He goes by the name Scrote — short for scrotum — and he plays lead guitar for Neil Diamond. Well, sort of: Scrote plays lead guitar in Super Diamond, a Neil Diamond tribute band that performs every month or so in the Bay Area, in venerable halls like the Fillmore. Ask Scrote, 32, about the moshers who attend his shows, and even after two years, he sounds awestruck. ”It seems so ridiculous to me,” he says, ”but these women are standing in front of the stage, and they’re throwing their panties and bras at us.”
Guys like Scrote have learned what many of us have known all along: Neil Diamond is Godhead. Of course, this should not come as news to those longtime fans who still flock to arenas to hear his songs sung blue, songs that have made a generation of boomers laugh, cry, and try to sing along with his sulking baritone. They did not need movies like Pulp Fiction (with Urge Overkill’s dark-tango remake of ”Girl, You’ll Be a Woman Soon”) or the new Beautiful Girls (which features ”Sweet Caroline”) to remind them of his mark. They have known for 30 years that his songs, from early nuggets like ”Cherry Cherry” through such later meditations as ”September Morn,” have elevated love, despair, depression, melancholy, and the occasional half smile to an epic struggle. It was only a matter of time before the rest of the world caught up.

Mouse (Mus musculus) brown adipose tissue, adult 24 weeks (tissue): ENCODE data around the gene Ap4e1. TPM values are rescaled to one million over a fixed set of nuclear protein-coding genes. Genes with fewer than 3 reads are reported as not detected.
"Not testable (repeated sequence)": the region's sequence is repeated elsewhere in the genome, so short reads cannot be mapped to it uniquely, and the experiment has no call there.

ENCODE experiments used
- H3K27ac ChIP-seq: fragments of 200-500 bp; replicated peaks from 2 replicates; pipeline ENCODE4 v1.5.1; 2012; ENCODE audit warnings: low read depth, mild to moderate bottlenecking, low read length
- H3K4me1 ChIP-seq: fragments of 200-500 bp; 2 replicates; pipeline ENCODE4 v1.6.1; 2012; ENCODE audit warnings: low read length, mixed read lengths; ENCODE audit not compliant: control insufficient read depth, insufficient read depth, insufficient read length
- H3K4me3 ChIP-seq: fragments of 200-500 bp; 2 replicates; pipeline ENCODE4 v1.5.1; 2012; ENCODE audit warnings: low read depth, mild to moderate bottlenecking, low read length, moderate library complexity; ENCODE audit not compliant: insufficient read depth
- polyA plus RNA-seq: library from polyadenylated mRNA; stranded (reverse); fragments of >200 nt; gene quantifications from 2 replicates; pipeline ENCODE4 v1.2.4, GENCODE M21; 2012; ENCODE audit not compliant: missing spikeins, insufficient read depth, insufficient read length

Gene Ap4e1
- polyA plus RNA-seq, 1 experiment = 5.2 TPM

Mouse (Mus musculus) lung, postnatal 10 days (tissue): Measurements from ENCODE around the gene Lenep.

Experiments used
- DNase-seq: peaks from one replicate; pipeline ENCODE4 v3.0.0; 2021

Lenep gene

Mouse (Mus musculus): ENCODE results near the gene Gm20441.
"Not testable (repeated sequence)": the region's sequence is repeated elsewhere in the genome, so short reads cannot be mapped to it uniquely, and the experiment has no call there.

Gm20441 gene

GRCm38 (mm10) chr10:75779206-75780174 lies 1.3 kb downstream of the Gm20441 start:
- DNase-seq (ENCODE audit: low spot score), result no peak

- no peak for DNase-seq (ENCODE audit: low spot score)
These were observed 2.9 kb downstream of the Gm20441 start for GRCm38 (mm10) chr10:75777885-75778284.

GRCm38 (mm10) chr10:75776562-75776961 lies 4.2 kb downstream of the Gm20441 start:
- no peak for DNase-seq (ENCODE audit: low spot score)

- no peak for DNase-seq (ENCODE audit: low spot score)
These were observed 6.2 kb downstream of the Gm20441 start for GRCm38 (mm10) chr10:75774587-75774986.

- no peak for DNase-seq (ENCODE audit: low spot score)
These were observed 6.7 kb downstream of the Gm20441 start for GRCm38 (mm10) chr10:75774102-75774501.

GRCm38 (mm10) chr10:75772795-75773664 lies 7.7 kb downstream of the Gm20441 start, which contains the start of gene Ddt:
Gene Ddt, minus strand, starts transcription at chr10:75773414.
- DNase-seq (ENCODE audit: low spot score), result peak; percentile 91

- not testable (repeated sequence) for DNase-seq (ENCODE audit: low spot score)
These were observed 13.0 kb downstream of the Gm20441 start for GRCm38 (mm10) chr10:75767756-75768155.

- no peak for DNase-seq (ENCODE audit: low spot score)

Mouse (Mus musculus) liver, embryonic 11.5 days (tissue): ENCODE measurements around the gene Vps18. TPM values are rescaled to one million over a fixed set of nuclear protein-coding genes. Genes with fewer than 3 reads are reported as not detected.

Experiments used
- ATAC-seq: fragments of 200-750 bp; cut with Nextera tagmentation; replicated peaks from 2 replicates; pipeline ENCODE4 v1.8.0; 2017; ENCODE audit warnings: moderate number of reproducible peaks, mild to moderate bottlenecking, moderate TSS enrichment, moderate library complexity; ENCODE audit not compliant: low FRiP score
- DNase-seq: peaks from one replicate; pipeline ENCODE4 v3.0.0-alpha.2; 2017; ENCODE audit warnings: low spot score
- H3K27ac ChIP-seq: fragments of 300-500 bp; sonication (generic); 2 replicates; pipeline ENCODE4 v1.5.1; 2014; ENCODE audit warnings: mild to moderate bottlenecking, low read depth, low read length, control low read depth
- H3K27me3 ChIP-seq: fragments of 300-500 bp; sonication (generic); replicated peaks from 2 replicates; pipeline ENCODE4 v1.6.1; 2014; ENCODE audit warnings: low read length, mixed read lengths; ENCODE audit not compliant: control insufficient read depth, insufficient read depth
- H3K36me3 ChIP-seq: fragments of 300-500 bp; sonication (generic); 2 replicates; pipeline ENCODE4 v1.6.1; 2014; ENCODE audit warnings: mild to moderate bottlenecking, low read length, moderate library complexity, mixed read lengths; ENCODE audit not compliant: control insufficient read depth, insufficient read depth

But all smirking aside, Diamond, who just turned 55, has left far more than a musical stamp on our lives. Once an entertainer makes it big, all manner of unexpected things happen — to his or her status, art, bank account, mental state, and eating patterns. If he is truly lucky, the showman becomes something larger, a slate upon which people can scratch the imprint of their lives. Some of the musicians currently on the charts, or those planning to attend this year’s Grammy Awards, may eventually match Diamond’s 110 million albums sold worldwide, but they still won’t be lucky enough to end up the cultural metaphor that Neil Diamond has become.
So let the kitschmeisters have their Tony Bennetts, their Tom Joneses, and their Barry Whites. On the occasion of the release of Tennessee Moon, his first album of new material in five years — and in a futile attempt to match the man’s own majestically over-the-top style — here is a mere handful of the many reasons Neil Diamond continues to reverberate.
THESIS 1: Neil Diamond as Metaphor for the Assimilation of the Eastern European Immigrant in the United States
Among the 2 million Polish and Russian Jews who immigrated to America in the late 19th century were Neil Diamond’s grandparents. Neil was born to Kieve and Rose Diamond (their actual surname) in Brooklyn, that haven of ethnicities. Young Neil never denied his Jewish heritage; in fact, he seemed proud of it. But there was little that was Yiddish about the spunky tunes Diamond began cranking out professionally at the age of 21; songs like ”Cherry Cherry” (1966) and ”I’m a Believer” (a hit for the Monkees the same year) could have been concocted in a class science project behind Dick Clark’s house. And as he grew older and more ambitious, he preferred to dip into red-blooded Americana, like ”Brother Love’s Traveling Salvation Show” or his joyous ode to a bottle of wine, ”Cracklin’ Rosie.”